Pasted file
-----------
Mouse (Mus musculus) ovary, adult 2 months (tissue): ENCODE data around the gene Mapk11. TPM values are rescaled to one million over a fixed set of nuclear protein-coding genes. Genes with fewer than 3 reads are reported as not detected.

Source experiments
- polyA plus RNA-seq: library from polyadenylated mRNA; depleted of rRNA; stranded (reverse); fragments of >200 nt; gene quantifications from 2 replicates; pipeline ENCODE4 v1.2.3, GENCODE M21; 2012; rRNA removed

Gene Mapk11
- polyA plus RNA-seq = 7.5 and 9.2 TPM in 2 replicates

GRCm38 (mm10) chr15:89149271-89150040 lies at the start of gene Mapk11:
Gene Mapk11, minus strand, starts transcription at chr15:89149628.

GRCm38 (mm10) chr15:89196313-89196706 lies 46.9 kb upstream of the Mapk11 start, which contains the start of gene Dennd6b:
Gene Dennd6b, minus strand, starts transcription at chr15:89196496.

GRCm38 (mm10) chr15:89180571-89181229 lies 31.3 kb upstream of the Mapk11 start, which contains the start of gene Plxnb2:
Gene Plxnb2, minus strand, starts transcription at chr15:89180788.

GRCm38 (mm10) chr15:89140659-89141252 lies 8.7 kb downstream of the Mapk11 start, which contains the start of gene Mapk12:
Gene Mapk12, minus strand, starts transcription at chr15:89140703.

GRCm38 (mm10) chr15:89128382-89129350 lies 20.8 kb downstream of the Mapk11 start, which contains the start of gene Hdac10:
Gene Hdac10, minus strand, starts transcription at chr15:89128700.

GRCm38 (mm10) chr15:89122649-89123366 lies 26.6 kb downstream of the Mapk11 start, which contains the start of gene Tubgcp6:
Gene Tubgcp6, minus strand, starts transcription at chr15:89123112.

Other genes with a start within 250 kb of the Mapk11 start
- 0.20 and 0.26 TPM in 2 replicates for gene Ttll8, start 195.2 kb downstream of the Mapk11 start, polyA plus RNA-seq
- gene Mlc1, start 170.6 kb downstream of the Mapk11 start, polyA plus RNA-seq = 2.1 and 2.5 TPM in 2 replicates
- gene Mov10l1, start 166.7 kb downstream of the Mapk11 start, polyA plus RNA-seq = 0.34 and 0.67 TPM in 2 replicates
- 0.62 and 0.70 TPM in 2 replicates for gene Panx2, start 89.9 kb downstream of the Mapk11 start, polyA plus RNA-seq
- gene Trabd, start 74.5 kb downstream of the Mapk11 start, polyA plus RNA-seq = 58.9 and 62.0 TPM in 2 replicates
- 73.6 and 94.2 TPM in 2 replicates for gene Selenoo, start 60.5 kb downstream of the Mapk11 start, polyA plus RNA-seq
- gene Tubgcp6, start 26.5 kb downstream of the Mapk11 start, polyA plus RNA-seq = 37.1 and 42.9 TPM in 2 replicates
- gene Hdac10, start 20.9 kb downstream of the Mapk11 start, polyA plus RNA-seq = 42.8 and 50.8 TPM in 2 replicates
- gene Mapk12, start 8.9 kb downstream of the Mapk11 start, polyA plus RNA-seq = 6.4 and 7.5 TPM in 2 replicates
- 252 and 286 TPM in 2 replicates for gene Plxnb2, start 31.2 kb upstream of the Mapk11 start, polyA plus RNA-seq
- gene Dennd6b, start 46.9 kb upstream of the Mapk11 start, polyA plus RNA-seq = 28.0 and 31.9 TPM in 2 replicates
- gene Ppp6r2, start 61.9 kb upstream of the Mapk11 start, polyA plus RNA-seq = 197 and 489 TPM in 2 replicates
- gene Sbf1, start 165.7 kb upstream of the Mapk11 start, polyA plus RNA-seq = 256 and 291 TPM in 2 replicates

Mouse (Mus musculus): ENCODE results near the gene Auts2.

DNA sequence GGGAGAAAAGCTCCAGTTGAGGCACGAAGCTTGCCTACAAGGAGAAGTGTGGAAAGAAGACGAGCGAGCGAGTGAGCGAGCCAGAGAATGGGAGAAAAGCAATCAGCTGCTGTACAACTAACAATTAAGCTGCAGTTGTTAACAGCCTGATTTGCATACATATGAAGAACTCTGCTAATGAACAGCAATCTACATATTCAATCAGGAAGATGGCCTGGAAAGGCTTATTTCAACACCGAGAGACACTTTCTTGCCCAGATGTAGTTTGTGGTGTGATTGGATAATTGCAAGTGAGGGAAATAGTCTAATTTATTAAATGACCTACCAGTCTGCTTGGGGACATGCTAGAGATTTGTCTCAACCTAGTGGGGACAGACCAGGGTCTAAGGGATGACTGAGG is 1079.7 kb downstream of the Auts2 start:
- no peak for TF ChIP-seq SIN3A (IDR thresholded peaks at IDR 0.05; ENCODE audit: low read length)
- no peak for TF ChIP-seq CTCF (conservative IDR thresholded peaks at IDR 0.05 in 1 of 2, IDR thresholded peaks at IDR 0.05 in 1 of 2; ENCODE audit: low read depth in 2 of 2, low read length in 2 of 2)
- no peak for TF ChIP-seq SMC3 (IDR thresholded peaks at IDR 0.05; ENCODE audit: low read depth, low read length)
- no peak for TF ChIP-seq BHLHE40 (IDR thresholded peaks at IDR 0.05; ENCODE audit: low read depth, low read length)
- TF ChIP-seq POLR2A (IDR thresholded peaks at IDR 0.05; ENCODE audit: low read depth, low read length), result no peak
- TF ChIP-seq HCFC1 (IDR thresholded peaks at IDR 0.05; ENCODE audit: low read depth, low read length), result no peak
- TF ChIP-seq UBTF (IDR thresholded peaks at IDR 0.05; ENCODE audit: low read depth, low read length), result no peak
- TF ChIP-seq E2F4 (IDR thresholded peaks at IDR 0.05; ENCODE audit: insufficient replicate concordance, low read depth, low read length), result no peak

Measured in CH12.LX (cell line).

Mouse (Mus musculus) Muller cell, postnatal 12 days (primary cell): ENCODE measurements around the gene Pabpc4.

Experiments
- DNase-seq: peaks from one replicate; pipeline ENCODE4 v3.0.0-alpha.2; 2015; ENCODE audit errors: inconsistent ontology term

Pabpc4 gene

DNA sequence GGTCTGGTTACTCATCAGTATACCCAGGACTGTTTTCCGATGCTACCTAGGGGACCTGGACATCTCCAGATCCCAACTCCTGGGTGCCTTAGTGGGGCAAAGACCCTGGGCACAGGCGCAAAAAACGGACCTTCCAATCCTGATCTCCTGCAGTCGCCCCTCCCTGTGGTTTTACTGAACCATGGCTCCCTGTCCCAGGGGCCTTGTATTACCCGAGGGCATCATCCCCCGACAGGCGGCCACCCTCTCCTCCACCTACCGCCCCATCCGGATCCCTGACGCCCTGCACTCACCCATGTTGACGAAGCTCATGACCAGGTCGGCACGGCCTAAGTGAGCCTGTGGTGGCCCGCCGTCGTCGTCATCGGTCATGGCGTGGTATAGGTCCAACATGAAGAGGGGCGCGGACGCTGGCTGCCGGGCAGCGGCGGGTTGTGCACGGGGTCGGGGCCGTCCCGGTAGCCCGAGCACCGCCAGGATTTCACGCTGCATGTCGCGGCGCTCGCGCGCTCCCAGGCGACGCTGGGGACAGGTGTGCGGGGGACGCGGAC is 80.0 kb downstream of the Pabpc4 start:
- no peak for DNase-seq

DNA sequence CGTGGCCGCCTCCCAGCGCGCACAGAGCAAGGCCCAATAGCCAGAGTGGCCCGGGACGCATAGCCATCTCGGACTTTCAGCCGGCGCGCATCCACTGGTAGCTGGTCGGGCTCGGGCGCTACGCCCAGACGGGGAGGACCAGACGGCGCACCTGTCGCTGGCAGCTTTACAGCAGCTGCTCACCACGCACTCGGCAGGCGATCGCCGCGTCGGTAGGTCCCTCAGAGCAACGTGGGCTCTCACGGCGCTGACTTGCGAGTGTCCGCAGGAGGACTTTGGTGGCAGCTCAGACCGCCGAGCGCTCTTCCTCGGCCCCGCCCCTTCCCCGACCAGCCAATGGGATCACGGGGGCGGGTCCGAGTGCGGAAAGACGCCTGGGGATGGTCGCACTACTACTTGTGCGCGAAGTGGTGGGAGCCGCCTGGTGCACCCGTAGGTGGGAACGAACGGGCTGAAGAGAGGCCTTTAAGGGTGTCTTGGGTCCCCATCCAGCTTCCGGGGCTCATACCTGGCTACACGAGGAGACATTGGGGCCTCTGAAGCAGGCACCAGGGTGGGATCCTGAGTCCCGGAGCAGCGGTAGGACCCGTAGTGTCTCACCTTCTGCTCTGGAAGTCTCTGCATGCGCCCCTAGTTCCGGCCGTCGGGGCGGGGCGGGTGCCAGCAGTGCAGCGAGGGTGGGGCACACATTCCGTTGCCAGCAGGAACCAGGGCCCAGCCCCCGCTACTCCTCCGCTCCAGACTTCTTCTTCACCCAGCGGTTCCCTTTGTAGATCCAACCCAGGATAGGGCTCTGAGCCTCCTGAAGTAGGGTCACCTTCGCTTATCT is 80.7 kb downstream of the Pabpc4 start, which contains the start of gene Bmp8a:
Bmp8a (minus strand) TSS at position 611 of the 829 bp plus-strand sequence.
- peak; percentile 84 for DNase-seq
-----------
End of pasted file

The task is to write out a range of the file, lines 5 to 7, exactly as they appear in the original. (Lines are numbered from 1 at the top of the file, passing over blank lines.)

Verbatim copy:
- polyA plus RNA-seq = 7.5 and 9.2 TPM in 2 replicates

GRCm38 (mm10) chr15:89149271-89150040 lies at the start of gene Mapk11:
Gene Mapk11, minus strand, starts transcription at chr15:89149628.